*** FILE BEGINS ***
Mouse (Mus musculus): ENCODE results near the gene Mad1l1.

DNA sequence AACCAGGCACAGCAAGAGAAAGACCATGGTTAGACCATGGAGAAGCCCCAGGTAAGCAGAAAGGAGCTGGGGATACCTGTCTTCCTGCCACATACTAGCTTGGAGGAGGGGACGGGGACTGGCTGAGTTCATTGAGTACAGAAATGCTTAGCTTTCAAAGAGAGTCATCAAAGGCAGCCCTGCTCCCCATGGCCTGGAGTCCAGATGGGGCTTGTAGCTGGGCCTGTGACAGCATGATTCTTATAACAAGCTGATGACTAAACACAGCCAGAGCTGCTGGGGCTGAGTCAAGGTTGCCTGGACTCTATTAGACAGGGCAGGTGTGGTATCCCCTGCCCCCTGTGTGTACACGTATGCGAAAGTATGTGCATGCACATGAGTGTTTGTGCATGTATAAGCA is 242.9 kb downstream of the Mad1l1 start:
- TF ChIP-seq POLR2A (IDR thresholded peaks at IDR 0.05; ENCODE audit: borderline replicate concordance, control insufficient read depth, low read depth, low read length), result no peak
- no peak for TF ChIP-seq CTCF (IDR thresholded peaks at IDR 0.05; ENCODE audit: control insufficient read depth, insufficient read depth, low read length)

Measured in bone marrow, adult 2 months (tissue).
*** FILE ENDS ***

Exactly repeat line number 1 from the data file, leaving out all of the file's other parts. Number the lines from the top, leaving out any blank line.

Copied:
Mouse (Mus musculus): ENCODE results near the gene Mad1l1.